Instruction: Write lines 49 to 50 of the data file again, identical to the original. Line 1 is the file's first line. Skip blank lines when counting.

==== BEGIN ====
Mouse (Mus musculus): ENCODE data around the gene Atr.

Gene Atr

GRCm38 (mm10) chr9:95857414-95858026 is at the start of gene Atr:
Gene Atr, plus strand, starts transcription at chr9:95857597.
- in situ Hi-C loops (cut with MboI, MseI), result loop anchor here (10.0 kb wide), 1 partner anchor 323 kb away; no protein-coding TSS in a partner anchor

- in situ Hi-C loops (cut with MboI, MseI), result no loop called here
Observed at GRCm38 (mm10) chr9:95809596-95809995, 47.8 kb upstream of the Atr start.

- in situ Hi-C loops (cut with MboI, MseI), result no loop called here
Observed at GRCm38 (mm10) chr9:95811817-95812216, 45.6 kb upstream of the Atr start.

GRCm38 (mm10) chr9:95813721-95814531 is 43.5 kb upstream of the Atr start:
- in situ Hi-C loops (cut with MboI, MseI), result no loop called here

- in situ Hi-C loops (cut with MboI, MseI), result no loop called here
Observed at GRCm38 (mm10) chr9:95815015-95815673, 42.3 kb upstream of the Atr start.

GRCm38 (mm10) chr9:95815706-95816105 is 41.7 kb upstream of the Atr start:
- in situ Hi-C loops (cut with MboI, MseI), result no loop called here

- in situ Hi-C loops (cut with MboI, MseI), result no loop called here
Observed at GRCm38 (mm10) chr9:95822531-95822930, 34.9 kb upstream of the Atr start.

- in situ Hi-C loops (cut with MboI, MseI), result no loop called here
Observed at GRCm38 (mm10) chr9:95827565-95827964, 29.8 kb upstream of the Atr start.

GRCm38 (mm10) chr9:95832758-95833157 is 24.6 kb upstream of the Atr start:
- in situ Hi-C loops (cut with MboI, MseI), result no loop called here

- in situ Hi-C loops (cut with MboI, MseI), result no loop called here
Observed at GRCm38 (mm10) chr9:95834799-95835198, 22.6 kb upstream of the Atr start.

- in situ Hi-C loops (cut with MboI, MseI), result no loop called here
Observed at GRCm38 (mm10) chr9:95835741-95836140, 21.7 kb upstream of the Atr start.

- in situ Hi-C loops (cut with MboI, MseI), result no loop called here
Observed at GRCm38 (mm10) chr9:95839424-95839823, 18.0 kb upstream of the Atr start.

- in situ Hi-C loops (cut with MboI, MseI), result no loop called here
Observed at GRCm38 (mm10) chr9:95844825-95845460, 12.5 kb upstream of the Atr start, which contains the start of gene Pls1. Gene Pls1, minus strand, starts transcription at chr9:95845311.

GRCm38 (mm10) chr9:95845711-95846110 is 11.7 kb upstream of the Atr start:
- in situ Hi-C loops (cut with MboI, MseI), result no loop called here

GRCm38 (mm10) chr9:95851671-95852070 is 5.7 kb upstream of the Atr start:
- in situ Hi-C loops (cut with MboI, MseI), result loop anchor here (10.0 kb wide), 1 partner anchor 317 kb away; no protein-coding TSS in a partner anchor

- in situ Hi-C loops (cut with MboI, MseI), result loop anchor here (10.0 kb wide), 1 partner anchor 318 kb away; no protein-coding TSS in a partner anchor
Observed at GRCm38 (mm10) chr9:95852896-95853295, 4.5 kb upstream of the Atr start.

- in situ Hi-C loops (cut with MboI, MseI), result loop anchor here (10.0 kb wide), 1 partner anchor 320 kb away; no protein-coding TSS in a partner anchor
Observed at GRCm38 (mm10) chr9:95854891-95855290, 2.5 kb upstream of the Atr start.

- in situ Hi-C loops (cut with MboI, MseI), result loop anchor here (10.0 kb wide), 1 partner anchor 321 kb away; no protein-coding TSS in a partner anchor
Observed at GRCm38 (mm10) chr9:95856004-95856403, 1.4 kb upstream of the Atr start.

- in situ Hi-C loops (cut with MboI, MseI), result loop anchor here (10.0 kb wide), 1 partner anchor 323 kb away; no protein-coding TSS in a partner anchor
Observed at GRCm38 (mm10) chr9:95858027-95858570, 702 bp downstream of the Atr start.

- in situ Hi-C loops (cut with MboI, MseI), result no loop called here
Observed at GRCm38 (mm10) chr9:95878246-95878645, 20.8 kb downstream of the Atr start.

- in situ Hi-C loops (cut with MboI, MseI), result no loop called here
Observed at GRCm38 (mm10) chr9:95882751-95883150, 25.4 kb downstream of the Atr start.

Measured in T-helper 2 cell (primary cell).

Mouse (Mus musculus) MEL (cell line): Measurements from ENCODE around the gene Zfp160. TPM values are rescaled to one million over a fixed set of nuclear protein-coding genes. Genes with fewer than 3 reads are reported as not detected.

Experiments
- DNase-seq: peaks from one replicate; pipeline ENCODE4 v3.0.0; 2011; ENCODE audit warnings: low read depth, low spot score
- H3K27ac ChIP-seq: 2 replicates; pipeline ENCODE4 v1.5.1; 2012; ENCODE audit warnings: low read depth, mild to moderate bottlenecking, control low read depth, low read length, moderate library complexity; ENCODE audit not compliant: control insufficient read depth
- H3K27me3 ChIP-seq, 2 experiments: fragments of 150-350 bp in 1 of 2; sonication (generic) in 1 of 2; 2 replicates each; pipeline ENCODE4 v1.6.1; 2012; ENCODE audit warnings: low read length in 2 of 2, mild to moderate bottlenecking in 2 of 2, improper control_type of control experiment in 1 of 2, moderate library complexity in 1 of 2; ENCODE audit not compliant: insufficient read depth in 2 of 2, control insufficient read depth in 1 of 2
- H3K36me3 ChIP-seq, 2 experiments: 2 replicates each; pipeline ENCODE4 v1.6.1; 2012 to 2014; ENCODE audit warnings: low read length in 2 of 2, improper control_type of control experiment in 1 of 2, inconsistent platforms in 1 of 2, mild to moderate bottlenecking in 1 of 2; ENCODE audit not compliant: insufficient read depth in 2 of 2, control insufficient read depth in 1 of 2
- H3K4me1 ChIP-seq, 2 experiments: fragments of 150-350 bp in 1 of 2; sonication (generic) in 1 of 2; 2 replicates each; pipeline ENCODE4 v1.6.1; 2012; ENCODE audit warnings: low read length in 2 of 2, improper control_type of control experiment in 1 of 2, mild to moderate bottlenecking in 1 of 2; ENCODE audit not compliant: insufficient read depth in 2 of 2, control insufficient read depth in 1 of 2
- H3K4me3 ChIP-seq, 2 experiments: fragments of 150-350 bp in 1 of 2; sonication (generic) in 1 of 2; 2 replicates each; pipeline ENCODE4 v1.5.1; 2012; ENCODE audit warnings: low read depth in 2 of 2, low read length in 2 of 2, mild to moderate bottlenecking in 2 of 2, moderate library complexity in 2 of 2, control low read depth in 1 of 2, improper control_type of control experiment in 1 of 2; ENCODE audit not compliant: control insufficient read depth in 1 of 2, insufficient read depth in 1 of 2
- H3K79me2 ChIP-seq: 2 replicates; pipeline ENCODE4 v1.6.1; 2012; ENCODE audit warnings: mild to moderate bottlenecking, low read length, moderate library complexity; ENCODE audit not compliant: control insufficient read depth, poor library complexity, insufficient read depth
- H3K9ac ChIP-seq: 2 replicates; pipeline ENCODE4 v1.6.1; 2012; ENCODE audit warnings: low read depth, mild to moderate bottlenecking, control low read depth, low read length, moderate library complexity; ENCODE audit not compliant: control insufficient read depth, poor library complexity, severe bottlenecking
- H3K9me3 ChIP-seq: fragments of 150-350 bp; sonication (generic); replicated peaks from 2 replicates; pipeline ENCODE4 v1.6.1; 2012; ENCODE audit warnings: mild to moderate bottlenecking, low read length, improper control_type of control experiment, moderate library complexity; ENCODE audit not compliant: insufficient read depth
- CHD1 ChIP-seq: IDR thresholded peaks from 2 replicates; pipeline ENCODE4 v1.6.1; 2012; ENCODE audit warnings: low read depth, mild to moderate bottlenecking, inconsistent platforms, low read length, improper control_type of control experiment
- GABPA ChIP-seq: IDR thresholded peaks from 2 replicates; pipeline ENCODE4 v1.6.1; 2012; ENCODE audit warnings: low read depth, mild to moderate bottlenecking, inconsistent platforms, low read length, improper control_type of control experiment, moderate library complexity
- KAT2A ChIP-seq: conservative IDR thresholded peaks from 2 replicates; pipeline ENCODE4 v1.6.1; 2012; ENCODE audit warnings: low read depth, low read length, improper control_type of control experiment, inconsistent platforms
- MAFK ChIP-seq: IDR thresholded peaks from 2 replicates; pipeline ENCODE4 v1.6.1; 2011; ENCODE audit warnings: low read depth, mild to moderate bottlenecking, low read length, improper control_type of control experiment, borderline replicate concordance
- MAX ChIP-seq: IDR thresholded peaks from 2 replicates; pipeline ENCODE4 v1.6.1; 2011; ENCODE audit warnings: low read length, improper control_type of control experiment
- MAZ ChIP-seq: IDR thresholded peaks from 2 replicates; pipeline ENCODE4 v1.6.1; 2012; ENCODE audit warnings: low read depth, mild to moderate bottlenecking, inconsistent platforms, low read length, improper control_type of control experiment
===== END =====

- DNase-seq: peaks from one replicate; pipeline ENCODE4 v3.0.0; 2011; ENCODE audit warnings: low read depth, low spot score
- H3K27ac ChIP-seq: 2 replicates; pipeline ENCODE4 v1.5.1; 2012; ENCODE audit warnings: low read depth, mild to moderate bottlenecking, control low read depth, low read length, moderate library complexity; ENCODE audit not compliant: control insufficient read depth